Oxidation products of polyunsaturated fatty acids in infant formulas compared to human milk - A preliminary study

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Abstract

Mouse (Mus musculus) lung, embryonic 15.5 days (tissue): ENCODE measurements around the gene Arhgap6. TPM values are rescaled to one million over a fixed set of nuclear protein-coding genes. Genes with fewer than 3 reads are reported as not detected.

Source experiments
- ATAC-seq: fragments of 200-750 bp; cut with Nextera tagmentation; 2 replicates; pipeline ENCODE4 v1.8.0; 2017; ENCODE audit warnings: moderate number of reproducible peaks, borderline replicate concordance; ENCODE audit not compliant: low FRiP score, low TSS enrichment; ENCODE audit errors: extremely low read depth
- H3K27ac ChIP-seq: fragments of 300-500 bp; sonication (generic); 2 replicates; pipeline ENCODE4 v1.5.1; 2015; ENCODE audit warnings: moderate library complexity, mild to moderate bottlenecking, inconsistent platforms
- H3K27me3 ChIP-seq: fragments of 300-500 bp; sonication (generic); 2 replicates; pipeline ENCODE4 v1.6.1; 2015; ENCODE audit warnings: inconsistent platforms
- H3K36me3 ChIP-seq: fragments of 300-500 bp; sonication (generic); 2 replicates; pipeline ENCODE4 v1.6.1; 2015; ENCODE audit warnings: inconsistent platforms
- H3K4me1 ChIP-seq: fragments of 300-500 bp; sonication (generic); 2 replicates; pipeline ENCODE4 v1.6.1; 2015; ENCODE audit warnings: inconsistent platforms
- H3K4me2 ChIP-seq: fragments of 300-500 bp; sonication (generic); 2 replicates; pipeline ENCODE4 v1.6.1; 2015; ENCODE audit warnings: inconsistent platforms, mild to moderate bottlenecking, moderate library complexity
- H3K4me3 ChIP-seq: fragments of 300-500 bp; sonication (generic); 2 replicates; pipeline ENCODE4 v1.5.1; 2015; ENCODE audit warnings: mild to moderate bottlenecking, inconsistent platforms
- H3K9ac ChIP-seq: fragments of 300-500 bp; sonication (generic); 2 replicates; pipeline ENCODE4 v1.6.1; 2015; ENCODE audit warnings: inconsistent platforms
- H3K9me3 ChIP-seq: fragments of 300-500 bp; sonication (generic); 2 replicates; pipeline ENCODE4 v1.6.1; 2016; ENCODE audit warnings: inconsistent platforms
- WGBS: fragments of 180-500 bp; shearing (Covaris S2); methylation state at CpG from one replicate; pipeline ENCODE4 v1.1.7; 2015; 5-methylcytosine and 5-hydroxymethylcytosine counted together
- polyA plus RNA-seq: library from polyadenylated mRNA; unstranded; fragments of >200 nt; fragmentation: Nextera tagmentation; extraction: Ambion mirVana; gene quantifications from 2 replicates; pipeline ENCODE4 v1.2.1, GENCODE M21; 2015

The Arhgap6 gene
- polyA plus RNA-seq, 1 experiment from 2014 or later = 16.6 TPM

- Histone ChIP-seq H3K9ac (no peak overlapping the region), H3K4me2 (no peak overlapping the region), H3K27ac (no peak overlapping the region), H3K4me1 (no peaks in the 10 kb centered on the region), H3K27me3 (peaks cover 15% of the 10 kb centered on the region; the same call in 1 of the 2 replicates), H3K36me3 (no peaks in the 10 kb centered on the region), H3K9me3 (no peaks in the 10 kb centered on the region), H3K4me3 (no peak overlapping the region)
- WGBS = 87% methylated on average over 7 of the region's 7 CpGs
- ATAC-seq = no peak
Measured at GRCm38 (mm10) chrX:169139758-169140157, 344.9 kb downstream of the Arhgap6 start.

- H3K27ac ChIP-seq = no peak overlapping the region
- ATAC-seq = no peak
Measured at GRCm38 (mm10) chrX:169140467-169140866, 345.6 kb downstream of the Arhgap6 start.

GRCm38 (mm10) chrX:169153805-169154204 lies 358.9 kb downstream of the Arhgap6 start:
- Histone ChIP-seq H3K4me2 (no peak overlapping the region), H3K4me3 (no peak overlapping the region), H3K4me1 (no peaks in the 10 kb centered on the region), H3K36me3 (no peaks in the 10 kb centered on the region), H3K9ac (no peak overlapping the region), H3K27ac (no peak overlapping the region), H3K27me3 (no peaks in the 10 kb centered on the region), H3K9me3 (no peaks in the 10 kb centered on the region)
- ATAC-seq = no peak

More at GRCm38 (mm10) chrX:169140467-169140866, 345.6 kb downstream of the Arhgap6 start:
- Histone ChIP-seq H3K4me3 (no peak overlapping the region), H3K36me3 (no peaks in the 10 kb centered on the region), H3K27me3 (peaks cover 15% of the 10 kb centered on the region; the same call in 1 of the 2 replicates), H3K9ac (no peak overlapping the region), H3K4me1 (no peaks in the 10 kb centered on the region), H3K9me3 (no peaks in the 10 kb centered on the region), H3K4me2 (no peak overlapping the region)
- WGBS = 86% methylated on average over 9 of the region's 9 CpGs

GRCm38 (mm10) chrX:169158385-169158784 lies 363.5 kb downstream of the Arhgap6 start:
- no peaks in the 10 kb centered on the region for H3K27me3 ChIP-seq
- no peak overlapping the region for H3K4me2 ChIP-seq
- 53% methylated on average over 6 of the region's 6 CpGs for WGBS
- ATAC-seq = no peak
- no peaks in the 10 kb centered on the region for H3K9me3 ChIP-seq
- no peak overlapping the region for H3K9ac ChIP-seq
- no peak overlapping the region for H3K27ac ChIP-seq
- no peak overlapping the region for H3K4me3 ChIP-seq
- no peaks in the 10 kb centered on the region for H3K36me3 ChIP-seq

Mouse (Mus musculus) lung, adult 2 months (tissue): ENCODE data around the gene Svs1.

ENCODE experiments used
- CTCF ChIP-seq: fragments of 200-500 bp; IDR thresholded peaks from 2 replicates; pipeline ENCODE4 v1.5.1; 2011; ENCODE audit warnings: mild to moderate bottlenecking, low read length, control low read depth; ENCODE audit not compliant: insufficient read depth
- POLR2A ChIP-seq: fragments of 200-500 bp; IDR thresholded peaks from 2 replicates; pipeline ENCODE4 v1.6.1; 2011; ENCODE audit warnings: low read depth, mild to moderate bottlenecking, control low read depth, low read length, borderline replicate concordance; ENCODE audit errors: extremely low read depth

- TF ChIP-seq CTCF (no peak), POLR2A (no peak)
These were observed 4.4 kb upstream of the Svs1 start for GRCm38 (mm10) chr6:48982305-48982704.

Information about lipid oxidation in fresh and stored human milk compared with infant formulas is scarce. We aimed to assess n-6 and n-3 PUFA oxidation in these milks by measuring the 4-hydroxynonenal (4-HNE) and 4-hydroxyhexenal (4-HHE) content. Human milk samples (n = 4), obtained from volunteer mothers, were analyzed fresh and after 1 wk at 4°C or 24 h at 18°C. Vitamin E and malondialdehyde (MDA) were measured by HPLC and fatty acid profile by GC. The 4-HHE and 4-HNE contents were measured by GC-MS. Infant formulas (n = 10) were tested; their fat droplet size was measured by laser light scattering and observed by confocal laser scanning microscopy. Human milk samples contained 31.0 ± 6.3 g/L of lipids and 1.14 ± 0.26 mg/L of vitamin E. Fat droplets were smaller in infant formulas than reported in human milk. The (4-HHE/n-3 PUFA) ratio was 0.19 ± 0.01 μg/g in fresh human milk (unchanged after storage) versus 3.6 ± 3.1 μg/g in dissolved powder formulas and 4.3 ± 3.8 μg/g in liquid formula. (4-HNE/n-6 PUFA) was 0.004 ± 0.000 μg/g in fresh milk (0.03 ± 0.01 μg/g after storage) versus 1.1 ± 1.0 μg/g in dissolved powder formulas and 0.2 ± 0.3 μg/g in liquid formula. Infant formulas also contained more MDA than human milk. n-3 PUFA were more prone to oxidation than n-6 PUFA. Whether threshold levels of 4-HHE and 4-HNE would be of health concern should be elucidated.

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